SECRETARY GATES: There are some misunderstandings about some of the technical characteristics of the radar that will be involved, about the interceptors, about their capabilities and so on. Those are the kinds of things that we can clarify.
QUESTION: Were the main concerns technical or political?
SECRETARY GATES: They didn’t say that. One of their concerns that emerged today, and I alluded to it in my introductory remarks, was the current design in the current ten interceptors, they acknowledge are probably not a threat to Russia in any way. One of the concerns that we are going to have to address and work with them on over time is their concern that some day in the future, at some distant point a few years from now, the character of these sites might change and in fact become a greater concern in terms of Russian strategic security. Those are issues that we can address.
QUESTION: (Follow up) How can you convince the Russians?
SECRETARY GATES: That’s what the negotiation would be about.
SECRETARY GATES: That is exactly the kind of thing that we’ll be talking about at the experts meeting, and as we go forward.
QUESTION: Did you discuss the rollback of freedoms with President Putin?
SECRETARY GATES: No, it didn’t come up.
QUESTION: Did you discuss real steps for cooperation on missile defense?
SECRETARY GATES: Yes. Among other things we invited them to inspect the interceptor site in Alaska. We invited them to visit a radar site that’s similar to the one that we are contemplating that is now in California. The key to this is cooperation. We would like to have the Russians as partners in this process. We would like to share information with them. We are prepared to co-locate radars with them. We think that there are some real opportunities here for both sides and I think that that there are some opportunities. That involves, as I quoted the President, a great deal of transparency on our part, and we are prepared to do that.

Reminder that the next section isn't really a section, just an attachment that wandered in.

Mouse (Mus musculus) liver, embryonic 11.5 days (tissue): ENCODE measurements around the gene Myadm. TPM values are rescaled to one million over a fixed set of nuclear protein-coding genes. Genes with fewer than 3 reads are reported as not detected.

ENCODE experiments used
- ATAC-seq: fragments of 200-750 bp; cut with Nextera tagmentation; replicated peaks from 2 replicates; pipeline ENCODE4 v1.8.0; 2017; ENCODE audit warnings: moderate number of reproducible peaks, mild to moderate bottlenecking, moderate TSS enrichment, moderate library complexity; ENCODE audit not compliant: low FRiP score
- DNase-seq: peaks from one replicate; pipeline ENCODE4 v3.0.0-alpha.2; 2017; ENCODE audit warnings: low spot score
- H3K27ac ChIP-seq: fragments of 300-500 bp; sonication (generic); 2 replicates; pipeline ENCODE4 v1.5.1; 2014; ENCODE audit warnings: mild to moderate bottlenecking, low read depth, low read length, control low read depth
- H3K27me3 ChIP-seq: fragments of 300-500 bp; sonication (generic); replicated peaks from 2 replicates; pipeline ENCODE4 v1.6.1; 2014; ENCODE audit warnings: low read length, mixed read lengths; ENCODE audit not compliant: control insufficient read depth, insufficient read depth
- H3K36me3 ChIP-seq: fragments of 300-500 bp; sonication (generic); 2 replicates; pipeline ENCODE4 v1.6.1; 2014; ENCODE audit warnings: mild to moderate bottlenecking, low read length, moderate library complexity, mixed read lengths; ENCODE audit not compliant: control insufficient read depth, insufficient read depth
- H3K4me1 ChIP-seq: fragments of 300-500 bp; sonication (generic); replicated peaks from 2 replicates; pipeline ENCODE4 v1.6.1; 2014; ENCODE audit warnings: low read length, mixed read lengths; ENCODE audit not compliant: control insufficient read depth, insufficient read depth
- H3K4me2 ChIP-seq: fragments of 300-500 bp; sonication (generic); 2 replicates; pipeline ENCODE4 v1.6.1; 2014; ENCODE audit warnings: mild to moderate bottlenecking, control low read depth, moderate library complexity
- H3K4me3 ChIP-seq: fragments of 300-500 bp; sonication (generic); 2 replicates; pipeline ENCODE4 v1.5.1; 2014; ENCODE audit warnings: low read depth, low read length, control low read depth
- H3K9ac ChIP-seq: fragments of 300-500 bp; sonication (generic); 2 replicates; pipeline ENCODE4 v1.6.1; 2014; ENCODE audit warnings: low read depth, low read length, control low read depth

QUESTION: The U.S. has offered the Russians missile defense cooperation in the past. Why do you think this time will be different?
SECRETARY GATES: I’m not sure what was offered in the past. That there is general agreement based on the experts that I’ve talked to, that the list of possible areas of cooperation that was provided to the Russians and to NATO last week went well beyond anything that anybody had seen before in terms of its detail and the scope of what we were talking about. That may provide a better basis.
QUESTION: Did you discuss the Iranian threat and reach agreement?
SECRETARY GATES: I think the Russians are skeptical that the Iranians will have a ballistic missile that has intercontinental range or the range to hit targets in Western Europe in the foreseeable future. What I expressed to both Minister Serdyukov and to President Putin, was that we needed to look at this strategically and that we needed to look ten to twenty years out. Based on my own experience in the intelligence world, anyone who would argue that Iran and other countries in the Middle East might not have missiles of that kind of range and capability would be making a very risky assessment.